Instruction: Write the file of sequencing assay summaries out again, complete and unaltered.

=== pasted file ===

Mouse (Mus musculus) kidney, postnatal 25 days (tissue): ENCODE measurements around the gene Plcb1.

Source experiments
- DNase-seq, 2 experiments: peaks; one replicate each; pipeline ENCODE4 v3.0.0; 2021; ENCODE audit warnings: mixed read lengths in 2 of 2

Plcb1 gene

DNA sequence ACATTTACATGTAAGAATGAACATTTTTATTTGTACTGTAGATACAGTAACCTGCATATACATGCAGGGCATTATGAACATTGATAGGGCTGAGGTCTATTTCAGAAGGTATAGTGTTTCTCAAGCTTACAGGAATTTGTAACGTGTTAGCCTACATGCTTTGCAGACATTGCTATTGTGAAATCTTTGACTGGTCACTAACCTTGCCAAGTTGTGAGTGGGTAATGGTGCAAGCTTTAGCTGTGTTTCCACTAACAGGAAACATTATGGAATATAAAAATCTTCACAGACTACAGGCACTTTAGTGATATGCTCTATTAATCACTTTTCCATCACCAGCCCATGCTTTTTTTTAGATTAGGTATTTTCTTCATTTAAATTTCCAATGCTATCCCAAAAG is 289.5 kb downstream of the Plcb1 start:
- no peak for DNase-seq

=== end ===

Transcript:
Mouse (Mus musculus) kidney, postnatal 25 days (tissue): ENCODE measurements around the gene Plcb1.

Source experiments
- DNase-seq, 2 experiments: peaks; one replicate each; pipeline ENCODE4 v3.0.0; 2021; ENCODE audit warnings: mixed read lengths in 2 of 2

Plcb1 gene

DNA sequence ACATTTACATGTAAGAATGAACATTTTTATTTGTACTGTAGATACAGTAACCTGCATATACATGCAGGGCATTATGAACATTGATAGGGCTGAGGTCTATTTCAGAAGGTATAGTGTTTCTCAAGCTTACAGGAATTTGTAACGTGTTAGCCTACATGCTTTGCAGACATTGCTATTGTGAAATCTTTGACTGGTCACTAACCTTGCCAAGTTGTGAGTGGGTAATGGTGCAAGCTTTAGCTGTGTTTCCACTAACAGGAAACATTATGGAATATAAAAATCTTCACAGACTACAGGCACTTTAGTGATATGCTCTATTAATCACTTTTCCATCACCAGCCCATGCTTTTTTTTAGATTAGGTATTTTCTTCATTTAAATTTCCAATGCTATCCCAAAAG is 289.5 kb downstream of the Plcb1 start:
- no peak for DNase-seq